Should You Place a Hot Tub on Specialty Patios? (Answered)

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Each person has their own style and preference when it comes to their patio. I personally love flagstone patios, or mixed stone and paver patios. But, what if you have a specialty patio, then decide to get a hot tub? Can you put a hot tub on a paver patio? What about on flagstones or a stamped concrete patio?  

You can definitely place a hot tub on a specialty patio such as wood, composite wood, pavers, flagstone, or stamped concrete. However, you’ll need to take some extra steps and spend a little extra money to ensure your investment and keep your hot tub working and safe for the long run.

Want to know the advantages and disadvantages of placing a hot tub on each type of specialty patio? I can give them to you – just keep reading! 

Are Paver Patios Good Bases for Hot Tubs?

To have pavers that can support a hot tub, they need to be at least 2 inches thick. Also, most paver patios will have a slope for drainage. This needs to be taken into consideration. After all, you want the hot tub to be level. 

Just like flagstones – pavers can sink and settle after the placement, thanks to the cycles of freezing and thawing as weather changes in certain climates. This can cause not only instability but constant wear and tear to your tub. As always, if you want to protect your investments, get a professional to inspect the patio and make sure it and the hot tub are perfectly balanced. 

Usually, the point of installing a paver patio is to enjoy the aesthetically pleasing designs that are possible. But you plan on putting a hot tub on top of it. It’s not like anyone is going to see the pretty design you’ve made with the pavers if it’s underneath the hot tub. So consider this, when you look at the expense you’re about to go to for a hot tub pad.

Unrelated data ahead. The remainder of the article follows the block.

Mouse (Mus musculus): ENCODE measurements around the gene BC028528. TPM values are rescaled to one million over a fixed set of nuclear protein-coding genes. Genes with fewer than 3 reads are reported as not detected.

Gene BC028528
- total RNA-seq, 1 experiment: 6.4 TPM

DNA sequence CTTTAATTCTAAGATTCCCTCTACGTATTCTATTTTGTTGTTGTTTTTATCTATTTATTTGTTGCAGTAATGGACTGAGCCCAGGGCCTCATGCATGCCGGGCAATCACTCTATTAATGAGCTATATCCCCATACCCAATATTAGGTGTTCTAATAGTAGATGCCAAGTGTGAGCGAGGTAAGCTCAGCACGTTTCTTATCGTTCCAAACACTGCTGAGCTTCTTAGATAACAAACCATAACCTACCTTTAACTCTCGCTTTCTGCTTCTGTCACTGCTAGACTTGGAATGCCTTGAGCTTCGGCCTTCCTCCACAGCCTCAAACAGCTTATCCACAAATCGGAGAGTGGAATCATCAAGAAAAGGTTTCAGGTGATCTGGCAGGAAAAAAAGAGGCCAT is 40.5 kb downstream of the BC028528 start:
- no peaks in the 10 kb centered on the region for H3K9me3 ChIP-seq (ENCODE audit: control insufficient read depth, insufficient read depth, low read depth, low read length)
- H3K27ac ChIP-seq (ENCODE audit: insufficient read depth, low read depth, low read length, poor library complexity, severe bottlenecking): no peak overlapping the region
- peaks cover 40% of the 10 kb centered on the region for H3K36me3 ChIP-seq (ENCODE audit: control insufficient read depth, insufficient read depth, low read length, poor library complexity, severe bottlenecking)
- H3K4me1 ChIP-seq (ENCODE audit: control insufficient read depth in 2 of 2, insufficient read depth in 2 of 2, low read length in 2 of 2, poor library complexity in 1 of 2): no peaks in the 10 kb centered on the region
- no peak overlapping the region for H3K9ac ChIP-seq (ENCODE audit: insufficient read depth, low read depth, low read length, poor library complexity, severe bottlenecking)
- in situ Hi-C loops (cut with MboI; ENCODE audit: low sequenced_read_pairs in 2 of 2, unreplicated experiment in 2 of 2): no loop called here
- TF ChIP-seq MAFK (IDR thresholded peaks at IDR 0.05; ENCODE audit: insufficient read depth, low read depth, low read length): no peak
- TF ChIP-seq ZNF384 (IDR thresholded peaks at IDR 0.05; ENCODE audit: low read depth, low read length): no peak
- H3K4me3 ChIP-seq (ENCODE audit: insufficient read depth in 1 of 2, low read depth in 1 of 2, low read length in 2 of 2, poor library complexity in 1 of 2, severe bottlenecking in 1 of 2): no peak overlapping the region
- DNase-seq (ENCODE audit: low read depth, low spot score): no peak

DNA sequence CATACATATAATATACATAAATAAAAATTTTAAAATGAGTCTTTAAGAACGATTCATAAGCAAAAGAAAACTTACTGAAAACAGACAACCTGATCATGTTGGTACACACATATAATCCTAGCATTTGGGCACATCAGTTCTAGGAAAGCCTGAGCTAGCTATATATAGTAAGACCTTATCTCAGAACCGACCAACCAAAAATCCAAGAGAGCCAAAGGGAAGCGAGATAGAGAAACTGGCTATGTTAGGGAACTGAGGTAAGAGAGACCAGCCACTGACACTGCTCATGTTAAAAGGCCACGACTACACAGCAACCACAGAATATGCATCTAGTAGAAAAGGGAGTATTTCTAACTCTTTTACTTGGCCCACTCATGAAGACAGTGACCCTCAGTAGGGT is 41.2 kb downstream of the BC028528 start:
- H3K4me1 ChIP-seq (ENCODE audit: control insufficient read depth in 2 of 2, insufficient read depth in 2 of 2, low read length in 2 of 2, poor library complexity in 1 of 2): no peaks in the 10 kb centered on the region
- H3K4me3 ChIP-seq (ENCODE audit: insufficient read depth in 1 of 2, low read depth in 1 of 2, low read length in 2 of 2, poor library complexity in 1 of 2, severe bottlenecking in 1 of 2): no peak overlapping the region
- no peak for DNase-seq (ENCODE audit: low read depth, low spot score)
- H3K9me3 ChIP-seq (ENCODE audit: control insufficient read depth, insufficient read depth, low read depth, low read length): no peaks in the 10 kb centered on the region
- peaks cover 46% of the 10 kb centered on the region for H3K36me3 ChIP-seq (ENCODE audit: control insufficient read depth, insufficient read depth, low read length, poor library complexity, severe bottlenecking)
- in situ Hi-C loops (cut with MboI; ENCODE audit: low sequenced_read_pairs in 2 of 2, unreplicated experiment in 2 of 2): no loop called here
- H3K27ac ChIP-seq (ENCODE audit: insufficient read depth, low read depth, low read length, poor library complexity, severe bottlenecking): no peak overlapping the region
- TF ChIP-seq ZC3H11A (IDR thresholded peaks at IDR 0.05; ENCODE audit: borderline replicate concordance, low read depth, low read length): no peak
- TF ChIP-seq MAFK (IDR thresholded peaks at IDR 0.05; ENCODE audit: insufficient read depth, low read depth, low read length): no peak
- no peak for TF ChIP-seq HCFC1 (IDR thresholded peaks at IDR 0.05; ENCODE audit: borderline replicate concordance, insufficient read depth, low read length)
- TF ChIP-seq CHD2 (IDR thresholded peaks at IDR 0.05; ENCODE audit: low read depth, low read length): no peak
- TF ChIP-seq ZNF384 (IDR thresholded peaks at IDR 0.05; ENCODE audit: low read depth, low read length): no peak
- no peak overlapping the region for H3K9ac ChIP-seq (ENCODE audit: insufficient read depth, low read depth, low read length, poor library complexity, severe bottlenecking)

If you do it yourself and you aren’t worried about the aesthetic, pavers could end up being a good deal. They hold up as well as concrete and they have a low absorption rate compared. They’re easy to replace if anything goes wrong and you don’t have to wait 28 days for them to cure before moving your hot tub onto them. 

Flagstone Patios

I consider flagstones to be a type of paver, really. The difference is that natural stone or flagstone are random sizes and they may be different thicknesses when you get them. The base for laying them will need to be something like sand that can be tamped to adjust for the difference and I can tell you from experience – getting these bad boys level is nearly impossible. Even professionals have a rough time with that.